Theology of worship exhorted at Doxology and Theology conference

Communications Staff — November 19, 2014

Songwriter Keith Getty discusses the importance of theology in worship music at the Doxology and Theology conference, Nov. 13-15.
Songwriter Keith Getty discusses the importance of theology in worship music at the Doxology and Theology conference, Nov. 13-15.

Music ministers are responsible to teach their congregations theology through song, according to songwriter Keith Getty at the Doxology and Theology conference, Nov. 13-15, hosted on campus of The Southern Baptist Theological Seminary.

Songs portraying the incredible beauty about God are what the church needs, Getty said. The conference featured well-known musicians and music ministers, including Getty, Matt Papa, Bob Kauflin, Matt Carter, Harold Best, Matt Boswell, and many others. Various bands led worship throughout the event, including the seminary’s Norton Hall Band, to Indelible Grace and others.

Getty led both a brief talk and a breakout session during the conference. He discussed songwriting and ways music ministers can use the Christmas season to teach theologically rich hymns. A problem in the church today, Getty said, is that people think hymns, in their original length, are too dense for congregations to sing. If churches think that about music, he said, what does that teach the people about renewing their minds through study?

“Teach songs worth learning,” he said, telling attendees that one way he writes is to teach theology through story, which becomes a bridge for his music and ministry. For songwriters, he encouraged them to “aim to write hymns you can carry with you through life.” Hymns that endure time are not only rich with theology but a melody that transcends time.

“If we’re going to be critical about our theology we have to be critical about our art, too,” he said, noting the importance of writing good music and lyrics.

In his breakout session, Getty discussed ways music ministers can can take advantage of the Christmas season in their local congregation. He discussed five things to remember about Christmas music: churches need to sing the gospel through the songs they choose, immerse themselves and build the traditions of the church, target congregational singing, promote art, and reach beyond the walls of the church.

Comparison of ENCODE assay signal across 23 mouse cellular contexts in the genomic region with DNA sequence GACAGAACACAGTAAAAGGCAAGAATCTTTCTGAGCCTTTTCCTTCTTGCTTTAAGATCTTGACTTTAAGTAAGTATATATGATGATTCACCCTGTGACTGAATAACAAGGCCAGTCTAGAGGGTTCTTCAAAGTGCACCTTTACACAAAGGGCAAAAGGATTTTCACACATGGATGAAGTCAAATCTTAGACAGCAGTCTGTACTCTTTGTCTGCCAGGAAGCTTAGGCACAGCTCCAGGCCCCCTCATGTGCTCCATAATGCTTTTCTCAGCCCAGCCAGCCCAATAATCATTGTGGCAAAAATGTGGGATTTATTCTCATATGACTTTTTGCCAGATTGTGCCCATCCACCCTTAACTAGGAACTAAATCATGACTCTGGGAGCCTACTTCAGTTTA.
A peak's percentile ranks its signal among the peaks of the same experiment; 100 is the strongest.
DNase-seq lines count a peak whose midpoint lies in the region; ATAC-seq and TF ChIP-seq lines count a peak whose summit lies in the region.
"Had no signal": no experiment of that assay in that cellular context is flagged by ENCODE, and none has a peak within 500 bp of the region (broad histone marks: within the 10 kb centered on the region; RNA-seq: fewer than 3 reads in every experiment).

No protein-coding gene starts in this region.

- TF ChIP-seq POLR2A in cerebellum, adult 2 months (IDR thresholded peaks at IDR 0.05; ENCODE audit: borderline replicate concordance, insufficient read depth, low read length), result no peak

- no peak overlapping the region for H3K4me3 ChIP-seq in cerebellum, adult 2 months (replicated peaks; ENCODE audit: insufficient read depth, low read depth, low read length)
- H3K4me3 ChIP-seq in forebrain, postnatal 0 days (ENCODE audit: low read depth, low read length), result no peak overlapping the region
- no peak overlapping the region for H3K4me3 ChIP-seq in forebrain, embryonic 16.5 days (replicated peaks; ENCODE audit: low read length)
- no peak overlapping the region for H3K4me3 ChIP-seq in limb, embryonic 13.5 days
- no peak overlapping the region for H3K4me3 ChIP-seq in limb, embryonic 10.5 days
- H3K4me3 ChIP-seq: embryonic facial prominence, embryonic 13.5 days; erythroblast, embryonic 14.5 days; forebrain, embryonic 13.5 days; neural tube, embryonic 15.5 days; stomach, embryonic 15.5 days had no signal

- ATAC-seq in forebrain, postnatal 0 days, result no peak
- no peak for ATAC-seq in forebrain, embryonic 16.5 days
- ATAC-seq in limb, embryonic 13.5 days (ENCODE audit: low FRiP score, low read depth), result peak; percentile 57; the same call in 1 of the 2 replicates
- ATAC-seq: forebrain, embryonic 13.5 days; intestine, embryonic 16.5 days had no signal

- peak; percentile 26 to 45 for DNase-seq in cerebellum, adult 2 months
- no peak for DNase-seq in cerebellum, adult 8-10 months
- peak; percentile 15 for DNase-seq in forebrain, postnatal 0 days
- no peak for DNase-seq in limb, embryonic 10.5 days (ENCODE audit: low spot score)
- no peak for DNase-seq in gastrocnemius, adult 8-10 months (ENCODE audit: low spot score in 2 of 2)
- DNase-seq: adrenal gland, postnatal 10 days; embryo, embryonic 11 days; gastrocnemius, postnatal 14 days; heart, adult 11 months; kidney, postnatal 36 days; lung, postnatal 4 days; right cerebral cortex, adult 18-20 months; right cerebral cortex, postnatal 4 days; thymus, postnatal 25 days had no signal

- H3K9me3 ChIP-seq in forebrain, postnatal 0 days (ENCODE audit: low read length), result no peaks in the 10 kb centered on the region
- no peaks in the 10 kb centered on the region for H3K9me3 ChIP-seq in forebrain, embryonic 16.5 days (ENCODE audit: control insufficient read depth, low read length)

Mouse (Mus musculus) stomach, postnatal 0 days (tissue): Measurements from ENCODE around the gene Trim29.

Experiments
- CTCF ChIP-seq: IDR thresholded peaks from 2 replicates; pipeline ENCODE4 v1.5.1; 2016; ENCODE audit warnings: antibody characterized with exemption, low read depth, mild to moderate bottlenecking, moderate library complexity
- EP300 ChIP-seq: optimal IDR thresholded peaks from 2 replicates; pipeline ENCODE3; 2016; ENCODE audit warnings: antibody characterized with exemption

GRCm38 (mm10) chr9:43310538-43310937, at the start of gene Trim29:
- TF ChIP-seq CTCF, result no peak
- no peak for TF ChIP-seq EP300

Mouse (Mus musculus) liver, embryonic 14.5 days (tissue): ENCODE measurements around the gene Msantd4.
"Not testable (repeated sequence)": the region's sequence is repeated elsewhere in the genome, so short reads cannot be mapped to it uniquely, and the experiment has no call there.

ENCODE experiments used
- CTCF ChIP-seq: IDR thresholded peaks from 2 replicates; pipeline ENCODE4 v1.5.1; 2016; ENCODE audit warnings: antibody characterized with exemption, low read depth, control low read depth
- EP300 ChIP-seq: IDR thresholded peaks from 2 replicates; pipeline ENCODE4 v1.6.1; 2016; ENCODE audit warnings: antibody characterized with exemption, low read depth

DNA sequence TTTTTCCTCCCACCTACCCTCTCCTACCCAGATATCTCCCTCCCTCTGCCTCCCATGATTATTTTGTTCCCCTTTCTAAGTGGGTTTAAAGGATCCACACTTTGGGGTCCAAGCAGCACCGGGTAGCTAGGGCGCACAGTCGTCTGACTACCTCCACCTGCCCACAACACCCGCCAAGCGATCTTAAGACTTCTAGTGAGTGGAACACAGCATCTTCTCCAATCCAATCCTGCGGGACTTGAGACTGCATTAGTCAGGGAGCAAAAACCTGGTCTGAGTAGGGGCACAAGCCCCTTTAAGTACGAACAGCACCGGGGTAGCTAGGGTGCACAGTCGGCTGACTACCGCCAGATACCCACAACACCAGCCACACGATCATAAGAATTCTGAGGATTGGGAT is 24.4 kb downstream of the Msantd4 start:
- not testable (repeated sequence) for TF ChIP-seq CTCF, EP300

Harold Best, emeritus professor of music and dean emeritus of the Wheaton College Conservatory of Music and led a session about the labor of a musician. He told attendees the “true labor of a church musician means first of all returning to the basics. There’s a difference between labor and what labor produces. It varies from person to person, talent to talent, parish to parish,” he said.

Best, author of Music Through the Eyes of Faith, encouraged music ministers to ask themselves if they are laboring in worship or management.

“Examine your labor,” he said.

“It’ll always be daunting, but you will find rest, Christ’s rest, if and when you submit your labor to him for instruction, for reproof and correction, so that each of you will be by his actual promise thoroughly furnished into every good labor.”

Popular musician Matt Papa led a breakout session about aesthetics and music. “Good art always balances mystery and clarity,” he said. He defined real art and ministry as incarnation, or taking the mysterious and making it accessible.

Papa offered 10 criteria for judging a work of art. These criteria included wonder, clarity, complexity, truthfulness, authenticity, excellence, story, suitability, helpfulness, and worship. He encouraged artists and ministers to ask themselves how well they feed their congregations, noting, like Getty, the importance of doctrinally sound songs for churches.

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